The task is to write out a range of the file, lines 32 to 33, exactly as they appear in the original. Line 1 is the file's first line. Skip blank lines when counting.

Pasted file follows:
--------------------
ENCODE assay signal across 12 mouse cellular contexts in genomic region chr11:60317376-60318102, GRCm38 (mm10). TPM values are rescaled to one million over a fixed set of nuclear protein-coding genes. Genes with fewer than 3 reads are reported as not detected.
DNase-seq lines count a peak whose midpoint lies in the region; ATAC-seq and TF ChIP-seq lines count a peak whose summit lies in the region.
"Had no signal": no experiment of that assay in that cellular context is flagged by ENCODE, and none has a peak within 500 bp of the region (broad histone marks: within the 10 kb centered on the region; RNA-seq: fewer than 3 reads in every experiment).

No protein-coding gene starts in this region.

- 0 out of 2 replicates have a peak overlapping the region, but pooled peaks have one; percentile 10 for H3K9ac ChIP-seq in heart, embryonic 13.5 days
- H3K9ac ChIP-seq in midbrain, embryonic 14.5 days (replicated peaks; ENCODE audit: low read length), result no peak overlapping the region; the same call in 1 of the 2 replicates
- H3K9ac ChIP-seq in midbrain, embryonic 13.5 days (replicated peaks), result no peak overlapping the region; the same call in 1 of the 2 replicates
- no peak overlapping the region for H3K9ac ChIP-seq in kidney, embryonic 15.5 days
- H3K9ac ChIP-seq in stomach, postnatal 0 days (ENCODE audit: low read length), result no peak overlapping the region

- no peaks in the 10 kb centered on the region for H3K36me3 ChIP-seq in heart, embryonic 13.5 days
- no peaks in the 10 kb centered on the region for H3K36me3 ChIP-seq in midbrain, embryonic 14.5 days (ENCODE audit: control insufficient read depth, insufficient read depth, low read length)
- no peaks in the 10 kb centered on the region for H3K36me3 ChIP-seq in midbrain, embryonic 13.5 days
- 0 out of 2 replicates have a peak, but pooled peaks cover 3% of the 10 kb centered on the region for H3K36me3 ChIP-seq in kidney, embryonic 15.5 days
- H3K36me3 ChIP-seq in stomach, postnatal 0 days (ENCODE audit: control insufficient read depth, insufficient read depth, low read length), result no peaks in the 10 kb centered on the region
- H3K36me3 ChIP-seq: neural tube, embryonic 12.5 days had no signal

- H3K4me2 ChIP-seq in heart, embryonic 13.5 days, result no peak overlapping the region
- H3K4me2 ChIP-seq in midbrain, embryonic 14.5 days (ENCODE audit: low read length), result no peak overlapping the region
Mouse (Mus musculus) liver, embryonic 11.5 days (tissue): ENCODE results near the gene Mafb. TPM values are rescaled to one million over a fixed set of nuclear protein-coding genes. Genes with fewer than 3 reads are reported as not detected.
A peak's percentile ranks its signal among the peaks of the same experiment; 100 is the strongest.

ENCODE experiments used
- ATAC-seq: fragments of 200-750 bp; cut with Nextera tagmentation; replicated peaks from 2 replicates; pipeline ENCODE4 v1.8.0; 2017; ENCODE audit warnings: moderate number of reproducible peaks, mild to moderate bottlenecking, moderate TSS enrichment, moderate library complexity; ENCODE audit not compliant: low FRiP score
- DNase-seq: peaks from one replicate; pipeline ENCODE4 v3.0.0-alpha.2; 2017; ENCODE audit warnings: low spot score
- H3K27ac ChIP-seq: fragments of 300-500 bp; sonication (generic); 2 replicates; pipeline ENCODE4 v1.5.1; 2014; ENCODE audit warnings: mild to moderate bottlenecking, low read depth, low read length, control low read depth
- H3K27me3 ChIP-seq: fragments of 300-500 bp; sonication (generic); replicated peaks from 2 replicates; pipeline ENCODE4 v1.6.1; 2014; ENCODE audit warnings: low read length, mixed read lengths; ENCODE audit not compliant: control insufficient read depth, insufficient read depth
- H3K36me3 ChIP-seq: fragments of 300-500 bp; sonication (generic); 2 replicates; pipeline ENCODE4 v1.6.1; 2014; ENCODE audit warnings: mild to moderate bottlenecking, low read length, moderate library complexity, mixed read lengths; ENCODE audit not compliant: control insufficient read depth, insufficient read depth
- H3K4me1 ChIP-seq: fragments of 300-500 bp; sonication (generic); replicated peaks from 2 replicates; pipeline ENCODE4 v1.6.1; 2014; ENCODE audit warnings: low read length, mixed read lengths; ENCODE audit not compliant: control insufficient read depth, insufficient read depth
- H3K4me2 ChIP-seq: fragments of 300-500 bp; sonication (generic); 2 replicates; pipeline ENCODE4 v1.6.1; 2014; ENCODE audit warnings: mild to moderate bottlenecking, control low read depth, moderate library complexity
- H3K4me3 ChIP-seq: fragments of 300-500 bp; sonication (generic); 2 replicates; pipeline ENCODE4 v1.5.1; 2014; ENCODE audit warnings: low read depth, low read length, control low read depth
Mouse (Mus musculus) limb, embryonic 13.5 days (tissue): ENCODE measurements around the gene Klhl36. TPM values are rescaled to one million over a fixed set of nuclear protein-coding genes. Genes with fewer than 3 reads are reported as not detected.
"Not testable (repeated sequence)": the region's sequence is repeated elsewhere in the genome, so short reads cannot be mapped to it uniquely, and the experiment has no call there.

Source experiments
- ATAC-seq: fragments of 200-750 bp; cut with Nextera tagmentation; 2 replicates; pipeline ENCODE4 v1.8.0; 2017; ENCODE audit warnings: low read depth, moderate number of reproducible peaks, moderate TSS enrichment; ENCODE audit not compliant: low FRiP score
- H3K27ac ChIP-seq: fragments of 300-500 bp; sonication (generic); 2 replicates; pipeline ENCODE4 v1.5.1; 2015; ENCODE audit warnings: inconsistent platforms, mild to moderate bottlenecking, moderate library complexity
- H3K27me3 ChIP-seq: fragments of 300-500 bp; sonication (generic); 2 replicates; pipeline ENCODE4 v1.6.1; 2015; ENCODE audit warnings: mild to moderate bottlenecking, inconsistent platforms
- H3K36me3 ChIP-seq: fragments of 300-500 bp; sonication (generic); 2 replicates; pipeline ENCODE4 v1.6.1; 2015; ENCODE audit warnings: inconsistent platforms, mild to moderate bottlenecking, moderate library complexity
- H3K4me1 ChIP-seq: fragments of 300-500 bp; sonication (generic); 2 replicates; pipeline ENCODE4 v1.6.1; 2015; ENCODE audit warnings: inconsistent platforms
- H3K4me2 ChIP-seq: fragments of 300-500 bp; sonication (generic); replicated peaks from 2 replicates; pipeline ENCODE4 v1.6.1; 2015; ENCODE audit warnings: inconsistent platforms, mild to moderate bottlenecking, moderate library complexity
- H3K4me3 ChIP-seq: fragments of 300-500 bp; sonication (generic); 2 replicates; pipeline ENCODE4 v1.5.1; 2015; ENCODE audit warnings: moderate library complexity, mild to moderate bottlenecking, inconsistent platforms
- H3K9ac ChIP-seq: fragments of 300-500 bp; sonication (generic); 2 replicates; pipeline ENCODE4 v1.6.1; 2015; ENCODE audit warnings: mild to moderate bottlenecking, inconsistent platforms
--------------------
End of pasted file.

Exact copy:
- ATAC-seq: fragments of 200-750 bp; cut with Nextera tagmentation; 2 replicates; pipeline ENCODE4 v1.8.0; 2017; ENCODE audit warnings: low read depth, moderate number of reproducible peaks, moderate TSS enrichment; ENCODE audit not compliant: low FRiP score
- H3K27ac ChIP-seq: fragments of 300-500 bp; sonication (generic); 2 replicates; pipeline ENCODE4 v1.5.1; 2015; ENCODE audit warnings: inconsistent platforms, mild to moderate bottlenecking, moderate library complexity